Looking at your code I think that the issue to solve is nesting a group of tags inside other tags (radio buttons inside a field set, options inside a select), and all these tags inside the form tag in addition to populating the tags with name=value pairs (attributes). The class could be a lot more general than just a form builder.

    An article I read recently suggested that the most efficient way to pass parameters to an object is to pass a single associative array and that already has the name=value pairs.

    Just thinking out loud.
    Denny Schlesinger
    web services

  6. #6
    Theoretical Physics Student bronze trophy Jake Arkinstall's Avatar
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    Most of the answers you'll get in the Application Design forum will be OOP-based because that's what Application Design is about.

    Quote Originally Posted by captainccs View Post
    An article I read recently suggested that the most efficient way to pass parameters to an object is to pass a single associative array and that already has the name=value pairs.
    Not really efficient in terms of the program - Efficient for the programmer, maybe - but not by much.
    Jake Arkinstall
    "Sometimes you don't need to reinvent the wheel;
    Sometimes its enough to make that wheel more rounded"-Molona

  7. #7
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    Quote Originally Posted by arkinstall View Post
    Most of the answers you'll get in the Application Design forum will be OOP-based because that's what Application Design is about.
    I'd be careful with such a broad statement.

    Quote Originally Posted by captainccs;
    An article I read recently suggested that the most efficient way to pass parameters to an object is to pass a single associative array and that already has the name=value pairs.
    That's not always true.
    Creativity knows no other restraint than the
    confines of a small mind.
    - Me
    Geekly Humor
    Oh baby! Check out the design patterns on that framework!

  8. #8
    SitePoint Evangelist captainccs's Avatar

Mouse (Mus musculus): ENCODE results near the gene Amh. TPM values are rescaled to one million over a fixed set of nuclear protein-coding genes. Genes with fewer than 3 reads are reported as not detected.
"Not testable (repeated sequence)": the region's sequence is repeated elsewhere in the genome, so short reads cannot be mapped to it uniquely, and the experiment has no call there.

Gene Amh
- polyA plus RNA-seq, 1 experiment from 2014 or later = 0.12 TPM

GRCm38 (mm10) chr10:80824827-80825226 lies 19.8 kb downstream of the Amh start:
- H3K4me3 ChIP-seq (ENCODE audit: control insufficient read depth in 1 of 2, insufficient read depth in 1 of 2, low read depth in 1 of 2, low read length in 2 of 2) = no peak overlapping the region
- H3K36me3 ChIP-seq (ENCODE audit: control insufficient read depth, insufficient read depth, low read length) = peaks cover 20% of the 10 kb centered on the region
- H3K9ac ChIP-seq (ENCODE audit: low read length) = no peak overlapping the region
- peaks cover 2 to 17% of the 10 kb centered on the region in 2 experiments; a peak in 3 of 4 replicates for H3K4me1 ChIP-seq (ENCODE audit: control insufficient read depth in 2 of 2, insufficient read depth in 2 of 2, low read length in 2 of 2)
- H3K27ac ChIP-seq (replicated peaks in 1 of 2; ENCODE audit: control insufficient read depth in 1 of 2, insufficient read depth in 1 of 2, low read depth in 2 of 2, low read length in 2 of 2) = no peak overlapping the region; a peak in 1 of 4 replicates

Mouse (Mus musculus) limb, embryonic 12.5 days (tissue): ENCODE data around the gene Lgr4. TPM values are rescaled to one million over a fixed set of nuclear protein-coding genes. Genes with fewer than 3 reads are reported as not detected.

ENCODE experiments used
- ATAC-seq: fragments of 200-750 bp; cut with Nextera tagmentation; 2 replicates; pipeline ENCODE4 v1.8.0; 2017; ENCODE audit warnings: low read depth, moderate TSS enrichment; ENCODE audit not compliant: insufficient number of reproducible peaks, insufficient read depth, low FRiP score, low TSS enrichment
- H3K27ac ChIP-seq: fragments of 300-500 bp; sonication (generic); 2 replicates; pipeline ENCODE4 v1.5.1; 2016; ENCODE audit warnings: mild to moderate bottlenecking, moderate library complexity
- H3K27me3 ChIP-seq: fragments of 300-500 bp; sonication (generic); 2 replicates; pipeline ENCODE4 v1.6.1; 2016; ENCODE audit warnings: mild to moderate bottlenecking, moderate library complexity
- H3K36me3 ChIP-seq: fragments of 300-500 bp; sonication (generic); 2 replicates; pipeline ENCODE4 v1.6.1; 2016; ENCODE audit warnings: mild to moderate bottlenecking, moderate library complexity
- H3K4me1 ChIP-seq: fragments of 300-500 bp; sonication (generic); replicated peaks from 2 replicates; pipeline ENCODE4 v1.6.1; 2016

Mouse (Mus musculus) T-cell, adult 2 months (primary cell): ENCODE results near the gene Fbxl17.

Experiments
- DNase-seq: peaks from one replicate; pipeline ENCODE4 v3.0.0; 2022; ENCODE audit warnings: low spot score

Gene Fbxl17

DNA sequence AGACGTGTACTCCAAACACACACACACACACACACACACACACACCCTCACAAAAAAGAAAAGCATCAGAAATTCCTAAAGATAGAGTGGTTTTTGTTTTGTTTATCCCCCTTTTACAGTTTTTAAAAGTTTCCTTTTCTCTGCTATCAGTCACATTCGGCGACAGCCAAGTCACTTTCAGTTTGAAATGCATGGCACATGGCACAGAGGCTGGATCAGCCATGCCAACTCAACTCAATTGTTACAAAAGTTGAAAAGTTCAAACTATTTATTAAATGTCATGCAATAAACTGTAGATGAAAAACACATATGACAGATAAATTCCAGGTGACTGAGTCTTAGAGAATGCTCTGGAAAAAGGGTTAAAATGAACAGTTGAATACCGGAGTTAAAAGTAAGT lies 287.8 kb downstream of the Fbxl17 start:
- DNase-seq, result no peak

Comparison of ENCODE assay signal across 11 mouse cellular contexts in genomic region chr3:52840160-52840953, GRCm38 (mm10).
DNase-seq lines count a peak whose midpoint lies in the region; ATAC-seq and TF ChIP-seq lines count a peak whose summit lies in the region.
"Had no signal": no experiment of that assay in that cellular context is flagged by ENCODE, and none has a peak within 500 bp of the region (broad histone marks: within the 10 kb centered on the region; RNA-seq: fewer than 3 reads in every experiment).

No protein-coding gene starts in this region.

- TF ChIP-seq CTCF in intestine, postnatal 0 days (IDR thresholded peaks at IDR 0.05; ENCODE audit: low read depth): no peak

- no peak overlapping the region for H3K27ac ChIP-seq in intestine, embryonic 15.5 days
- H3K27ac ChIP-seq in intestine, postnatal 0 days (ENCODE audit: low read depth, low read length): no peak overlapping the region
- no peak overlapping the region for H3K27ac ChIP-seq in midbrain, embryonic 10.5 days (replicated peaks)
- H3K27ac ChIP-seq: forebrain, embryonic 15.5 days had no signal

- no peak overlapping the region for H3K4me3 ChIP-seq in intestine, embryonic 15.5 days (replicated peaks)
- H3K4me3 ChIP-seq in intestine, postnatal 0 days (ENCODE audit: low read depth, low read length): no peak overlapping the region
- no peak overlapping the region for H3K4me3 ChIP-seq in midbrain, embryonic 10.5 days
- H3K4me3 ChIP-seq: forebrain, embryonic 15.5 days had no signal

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    Quote Originally Posted by arkinstall View Post
    Most of the answers you'll get in the Application Design forum will be OOP-based ....
    That's good because I was looking for a place to discuss OOP. I recently upgraded myself to php 5 and I'm anxious to leant to use the object model. I've been playing around with OOP for a long time but I never used it for serious work until recently because I have a hard time conceptualizing programming objects as you can see from my trashing around with this form thing.

    The only production object code I have written is a File class that manages various types of files: mail attachments, uploads, downloads, file storage in MySQL.


    ...because that's what Application Design is about.
    For me, Application Design is 40% user interface, 40% data structure. You can use a multitude of tools to get there.
    Denny Schlesinger
    web services

  9. #9
    Twitter: @AnthonySterling silver trophy AnthonySterling's Avatar
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    I was thinking something more along these lines...

    PHP Code:
    <?php
    class Form
    {
        protected 
    $sAction;
        
        protected 
    $sMethod;
        
        protected 
    $aElements = array();
        
        public function 
    __construct($sAction$sMethod 'post')
        {
            
    $this->sAction $sAction;
            
    $this->sMethod $sMethod;
        }
        
        public function 
    addElement(FormElement $oElement)
        {
            
    $this->aElements[] = $oElement;
        }
        
        public function 
    render()
        {
            foreach (
    $this->aElements as $oElement)
            {
                
    $sElements .= $oElement->render() . "\r\n";
            }
            return 
    sprintf(
                
    '<form action="%s" method="%s">
                    %s
                </form>'
    ,
                
    $this->sAction,
                
    $this->sMethod,
                
    $sElements
            
    );